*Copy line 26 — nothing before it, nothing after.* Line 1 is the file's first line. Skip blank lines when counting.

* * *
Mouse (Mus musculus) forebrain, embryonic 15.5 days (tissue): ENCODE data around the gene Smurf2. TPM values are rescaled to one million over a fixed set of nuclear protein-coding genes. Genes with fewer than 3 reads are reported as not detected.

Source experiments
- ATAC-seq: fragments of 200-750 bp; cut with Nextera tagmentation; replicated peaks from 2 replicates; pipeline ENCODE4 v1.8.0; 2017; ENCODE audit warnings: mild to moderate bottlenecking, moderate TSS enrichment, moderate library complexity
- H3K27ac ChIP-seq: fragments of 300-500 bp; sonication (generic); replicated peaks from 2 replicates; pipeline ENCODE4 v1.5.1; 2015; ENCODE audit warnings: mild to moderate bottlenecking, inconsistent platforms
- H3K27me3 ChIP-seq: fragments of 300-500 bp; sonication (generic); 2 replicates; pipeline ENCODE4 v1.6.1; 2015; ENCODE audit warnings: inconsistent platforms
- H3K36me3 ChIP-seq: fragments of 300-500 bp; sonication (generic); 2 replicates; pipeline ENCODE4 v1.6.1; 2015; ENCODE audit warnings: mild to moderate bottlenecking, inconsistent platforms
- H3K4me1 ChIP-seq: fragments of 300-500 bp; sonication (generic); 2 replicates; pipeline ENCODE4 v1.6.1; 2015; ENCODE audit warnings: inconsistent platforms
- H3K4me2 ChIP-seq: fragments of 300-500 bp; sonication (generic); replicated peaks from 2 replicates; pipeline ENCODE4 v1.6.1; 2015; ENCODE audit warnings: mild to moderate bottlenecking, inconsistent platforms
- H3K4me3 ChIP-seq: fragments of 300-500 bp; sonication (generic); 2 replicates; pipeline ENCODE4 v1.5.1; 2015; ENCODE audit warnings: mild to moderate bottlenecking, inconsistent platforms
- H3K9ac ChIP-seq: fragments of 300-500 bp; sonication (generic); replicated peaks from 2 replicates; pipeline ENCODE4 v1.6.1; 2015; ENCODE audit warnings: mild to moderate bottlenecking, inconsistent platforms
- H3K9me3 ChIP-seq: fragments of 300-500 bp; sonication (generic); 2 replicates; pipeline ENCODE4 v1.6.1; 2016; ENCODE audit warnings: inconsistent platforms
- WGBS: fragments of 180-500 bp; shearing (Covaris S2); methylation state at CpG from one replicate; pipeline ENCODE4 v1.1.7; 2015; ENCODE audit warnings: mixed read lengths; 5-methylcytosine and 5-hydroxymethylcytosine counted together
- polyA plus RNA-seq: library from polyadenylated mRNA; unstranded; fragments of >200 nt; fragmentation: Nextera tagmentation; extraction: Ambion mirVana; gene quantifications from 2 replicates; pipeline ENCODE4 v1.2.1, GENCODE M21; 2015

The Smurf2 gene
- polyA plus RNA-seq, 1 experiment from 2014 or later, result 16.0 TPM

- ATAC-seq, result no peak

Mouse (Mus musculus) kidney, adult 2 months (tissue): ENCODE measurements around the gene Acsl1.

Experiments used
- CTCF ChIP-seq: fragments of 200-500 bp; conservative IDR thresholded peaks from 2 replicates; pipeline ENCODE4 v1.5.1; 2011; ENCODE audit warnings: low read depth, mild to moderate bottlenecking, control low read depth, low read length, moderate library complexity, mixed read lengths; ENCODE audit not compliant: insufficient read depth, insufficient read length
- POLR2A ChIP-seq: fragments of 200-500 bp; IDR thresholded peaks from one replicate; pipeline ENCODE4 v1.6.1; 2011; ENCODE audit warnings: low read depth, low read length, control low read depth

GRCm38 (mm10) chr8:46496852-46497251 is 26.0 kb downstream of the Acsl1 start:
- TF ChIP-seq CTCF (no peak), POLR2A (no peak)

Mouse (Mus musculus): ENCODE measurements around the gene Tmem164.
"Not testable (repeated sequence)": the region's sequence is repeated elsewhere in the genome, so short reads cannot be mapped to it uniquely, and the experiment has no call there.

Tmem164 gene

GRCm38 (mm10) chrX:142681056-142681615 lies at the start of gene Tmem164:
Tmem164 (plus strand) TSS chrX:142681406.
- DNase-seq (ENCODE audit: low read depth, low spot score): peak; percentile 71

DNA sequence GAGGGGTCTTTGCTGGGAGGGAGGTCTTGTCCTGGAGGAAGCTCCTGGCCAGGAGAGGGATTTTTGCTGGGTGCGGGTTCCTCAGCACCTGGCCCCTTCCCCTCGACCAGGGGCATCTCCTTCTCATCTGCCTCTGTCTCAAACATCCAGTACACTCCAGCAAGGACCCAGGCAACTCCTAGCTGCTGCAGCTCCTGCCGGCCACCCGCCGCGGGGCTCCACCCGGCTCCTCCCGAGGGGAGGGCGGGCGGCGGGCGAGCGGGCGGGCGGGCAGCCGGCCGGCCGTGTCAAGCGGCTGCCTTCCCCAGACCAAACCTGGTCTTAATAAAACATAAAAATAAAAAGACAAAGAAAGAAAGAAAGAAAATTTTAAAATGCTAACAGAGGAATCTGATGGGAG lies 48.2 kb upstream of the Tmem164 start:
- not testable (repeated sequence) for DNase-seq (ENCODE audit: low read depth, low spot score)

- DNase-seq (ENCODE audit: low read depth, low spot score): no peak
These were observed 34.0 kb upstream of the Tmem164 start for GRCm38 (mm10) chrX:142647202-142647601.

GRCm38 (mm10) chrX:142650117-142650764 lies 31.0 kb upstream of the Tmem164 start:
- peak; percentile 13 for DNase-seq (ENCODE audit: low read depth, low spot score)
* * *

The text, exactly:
GRCm38 (mm10) chrX:142681056-142681615 lies at the start of gene Tmem164: